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Imagine a device that can move water hundreds of feet up hill, without any outside power or assistance at all. Doesn’t sound plausible does it?

Yet these things exist. They are called ram pumps. And the mystery is not how do they  magically raise water to a higher level with no external power?  It is, given that they are so simple, so cheap and so effective at what they do, why are they so little known?

For those who haven’t been paying attention, a ram pump is a pump that uses the force of moving water –a stream for instance, to pump a smaller amount of water, sometimes hundreds of meters uphill with no external power source.

They were invented by French scientist Joseph Michel Montgolfier two hundred and fourteen years ago. (One of the Montgolfier brothers who also  invented the hot air balloon.) They have only two moving parts and astonishingly most of the ram pumps that were installed prior to 1800, are still working to this day.

Perpetual motion machines?

Green & Carter is the UK  firm that first patented the device in the late eighteenth century. Not only is it still in business it guarantees its products “for ever”.

“It’s true, they just go on and on, because there’s nothing to break down” says Charles Doble managing director of Green & Carter. “Our satisfied customers include The Duke of Wellington, Thomas Jefferson, Benjamin  Latrobe, the architect who designed the White House and Lawrence of Arabia, amongst many others.”

Green and Carter’s cast iron and gun metal constructions are the Rolls Royces of the ram pump world, starting at around £1000. But today there are dozens of far cheaper manufacturers offering slightly different designs and materials –or you can make your own for less than a hundred and fifty dollars.

So here we have a technology that is perfect for our times: it’s cheap, renewable, sustainable and as off-grid as you can get.  It’s just the job for those who want to live the life disconnected and it’s ideal for the developing world.

Unknown miracle worker

Yet says Doble, most engineers either haven’t heard of the ram pump or don’t believe they really work.  “These pumps were instrumental in developing western economies in the nineteenth century. But the moment electricity started being used to power pumps, the ram pump fell out of favour, despite being far more robust and far cheaper to run.”

It was vaguely comprehensible in the first and second world where we had the infrastructure, money and expertise to maintain powered pumps. It was inexplicable and unforgiveable that powered pumps should be preferred in the developing world, argues Doble. “In the 60s and 70’s whenever they wanted to lay on piped water to an area say in the Congo or Ethiopia, they’d send a massive, hugely expensive diesel-powered pump. Then when the diesel ran out or a part was needed, that would be the end of it.”

When the concept of appropriate technology first appeared in the 1970’s, ram pumps started to be used once more. And now people are so acutely aware of their energy consumption, the ram pump is back in vogue.

How a ram pump works

So how does the ram pump do its magical thing of shifting water uphill with no outside assistance?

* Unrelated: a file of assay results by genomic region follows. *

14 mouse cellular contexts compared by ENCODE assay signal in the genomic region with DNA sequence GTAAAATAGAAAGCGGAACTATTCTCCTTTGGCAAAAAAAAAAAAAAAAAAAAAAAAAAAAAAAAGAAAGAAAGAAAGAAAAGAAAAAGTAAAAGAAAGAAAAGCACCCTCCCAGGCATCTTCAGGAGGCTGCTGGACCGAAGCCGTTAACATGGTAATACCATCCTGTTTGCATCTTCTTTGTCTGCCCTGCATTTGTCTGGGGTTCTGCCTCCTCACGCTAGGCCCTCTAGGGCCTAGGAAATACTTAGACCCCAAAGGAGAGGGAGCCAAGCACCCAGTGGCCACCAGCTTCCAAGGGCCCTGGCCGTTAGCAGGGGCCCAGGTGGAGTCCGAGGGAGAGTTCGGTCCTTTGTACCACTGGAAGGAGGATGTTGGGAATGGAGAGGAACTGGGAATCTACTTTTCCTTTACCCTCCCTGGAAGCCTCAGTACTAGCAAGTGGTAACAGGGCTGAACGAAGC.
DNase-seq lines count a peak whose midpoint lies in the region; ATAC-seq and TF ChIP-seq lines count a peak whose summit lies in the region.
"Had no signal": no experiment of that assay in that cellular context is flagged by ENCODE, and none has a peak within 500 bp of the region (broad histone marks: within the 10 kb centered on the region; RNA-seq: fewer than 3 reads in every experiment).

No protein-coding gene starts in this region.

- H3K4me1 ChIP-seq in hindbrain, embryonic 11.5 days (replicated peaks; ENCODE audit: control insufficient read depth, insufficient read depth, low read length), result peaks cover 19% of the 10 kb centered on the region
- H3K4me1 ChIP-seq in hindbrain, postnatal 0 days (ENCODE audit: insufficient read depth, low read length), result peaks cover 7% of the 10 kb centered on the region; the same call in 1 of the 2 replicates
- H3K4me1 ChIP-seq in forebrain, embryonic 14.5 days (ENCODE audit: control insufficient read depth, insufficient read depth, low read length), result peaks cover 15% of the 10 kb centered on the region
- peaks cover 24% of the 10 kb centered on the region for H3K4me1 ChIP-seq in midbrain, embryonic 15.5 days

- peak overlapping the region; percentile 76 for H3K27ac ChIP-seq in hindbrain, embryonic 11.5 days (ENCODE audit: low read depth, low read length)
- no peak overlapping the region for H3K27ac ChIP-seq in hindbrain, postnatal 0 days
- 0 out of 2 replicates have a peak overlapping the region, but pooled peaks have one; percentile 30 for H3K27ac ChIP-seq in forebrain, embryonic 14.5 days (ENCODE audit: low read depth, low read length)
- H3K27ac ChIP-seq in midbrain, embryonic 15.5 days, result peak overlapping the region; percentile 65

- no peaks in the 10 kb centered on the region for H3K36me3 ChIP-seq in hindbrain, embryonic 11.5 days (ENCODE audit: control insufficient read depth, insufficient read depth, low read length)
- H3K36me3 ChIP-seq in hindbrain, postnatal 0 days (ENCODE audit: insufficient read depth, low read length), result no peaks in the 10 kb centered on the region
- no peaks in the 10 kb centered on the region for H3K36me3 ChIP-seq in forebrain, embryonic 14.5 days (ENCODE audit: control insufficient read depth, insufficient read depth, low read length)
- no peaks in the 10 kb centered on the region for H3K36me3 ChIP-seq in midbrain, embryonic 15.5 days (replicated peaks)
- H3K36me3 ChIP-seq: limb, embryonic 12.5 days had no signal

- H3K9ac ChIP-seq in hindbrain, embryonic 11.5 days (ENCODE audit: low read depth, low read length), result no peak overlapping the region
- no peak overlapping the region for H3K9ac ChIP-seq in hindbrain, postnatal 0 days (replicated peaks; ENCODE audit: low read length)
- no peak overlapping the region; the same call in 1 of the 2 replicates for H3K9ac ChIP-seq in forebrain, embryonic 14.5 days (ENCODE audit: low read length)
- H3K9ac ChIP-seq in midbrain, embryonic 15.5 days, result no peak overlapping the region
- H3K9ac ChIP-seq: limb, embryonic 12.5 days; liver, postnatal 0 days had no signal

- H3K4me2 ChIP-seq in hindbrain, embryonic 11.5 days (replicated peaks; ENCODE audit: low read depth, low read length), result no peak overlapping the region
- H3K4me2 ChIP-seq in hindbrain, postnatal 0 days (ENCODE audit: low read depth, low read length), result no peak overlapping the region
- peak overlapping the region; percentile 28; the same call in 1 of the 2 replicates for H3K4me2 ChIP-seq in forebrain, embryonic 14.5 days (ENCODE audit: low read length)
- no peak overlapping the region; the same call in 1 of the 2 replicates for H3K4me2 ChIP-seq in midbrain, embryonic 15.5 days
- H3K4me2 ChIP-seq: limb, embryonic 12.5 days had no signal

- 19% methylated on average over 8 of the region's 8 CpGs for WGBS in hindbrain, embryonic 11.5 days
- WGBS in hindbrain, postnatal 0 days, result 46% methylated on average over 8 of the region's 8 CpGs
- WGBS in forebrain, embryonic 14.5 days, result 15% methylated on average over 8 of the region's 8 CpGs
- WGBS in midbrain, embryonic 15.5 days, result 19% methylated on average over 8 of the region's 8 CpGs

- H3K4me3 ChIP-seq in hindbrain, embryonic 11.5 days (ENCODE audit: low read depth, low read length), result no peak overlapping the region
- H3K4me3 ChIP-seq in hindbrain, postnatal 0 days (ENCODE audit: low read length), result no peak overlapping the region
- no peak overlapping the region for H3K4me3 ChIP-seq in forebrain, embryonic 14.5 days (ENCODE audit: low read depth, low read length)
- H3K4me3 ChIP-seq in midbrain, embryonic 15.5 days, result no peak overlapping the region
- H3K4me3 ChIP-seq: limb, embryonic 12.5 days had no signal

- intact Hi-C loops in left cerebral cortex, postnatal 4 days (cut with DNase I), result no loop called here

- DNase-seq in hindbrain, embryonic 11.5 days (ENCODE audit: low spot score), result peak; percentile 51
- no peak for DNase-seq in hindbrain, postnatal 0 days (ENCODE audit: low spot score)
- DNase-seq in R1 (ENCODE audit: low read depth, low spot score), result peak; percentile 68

The key principle is the “water hammer” effect.  You may have experienced it at home when you hear a small thump in the pipes when you turn off a tap or valve quickly. This is because when water is moving at speed, it has momentum. When you stop it suddenly there is a sudden build up or ‘spike’ in pressure. It is this ‘spike’ in pressure that makes the ram pump work.  (To view a ram pump in action http://www.youtube.com/watch?v=b2kv8BUVy6E)

So to use a ram pump you need a source of water with a drop to the pump. It could be a pond on a hillside or just a stream. The greater the drop and the greater the flow rate, the more powerful your pump will be. But the drop doesn’t need to be huge –three feet will do. Even a six foot drop can raise water one hundred feet or so.

The water flows into the pump over what is called a ‘pulse valve’. And this is the clever bit. As the water flows, it builds up pressure until the pulse valve slams shut. This produces a concussion –just like the thump in your taps at home when you turn them off.

The result of this concussion is that a fraction of the water in the body of the RAM is forced upwards through a second valve into an air cylinder, compressing the air in the chamber. This creates enough pressure to close the second valve. The only route for the water, which is still under high pressure, is through the outlet pipe.

One major disadvantage of the ram pump is that it wastes most of the water. Typically, only about 10% of the water it uses is actually pumped. But despite this and despite  the absence of an outside power source, ram pumps are capable of transporting hundreds of gallons of water a day  to a height of hundreds of feet over distances well in excess of a mile. ENDS

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4 Responses to “Ram pumps: too good to be forgotten”

  1. Theo

    want to buy one

    Reply
  2. Lance

    A PDF with a few different plans on the Ram pump. 87 pages.

    http://docs.zetatalk.com/Ram_Pumps/RAM_Pump_How_To_Make_Good_Plans_2008.pdf

    Reply
  3. Tactical Grace

    Try looking up Jade Mountain, they may have changed names but should be searchable.

    Reply
  4. James

    I would like to buy a Ram pump?
    No info here?

    Reply

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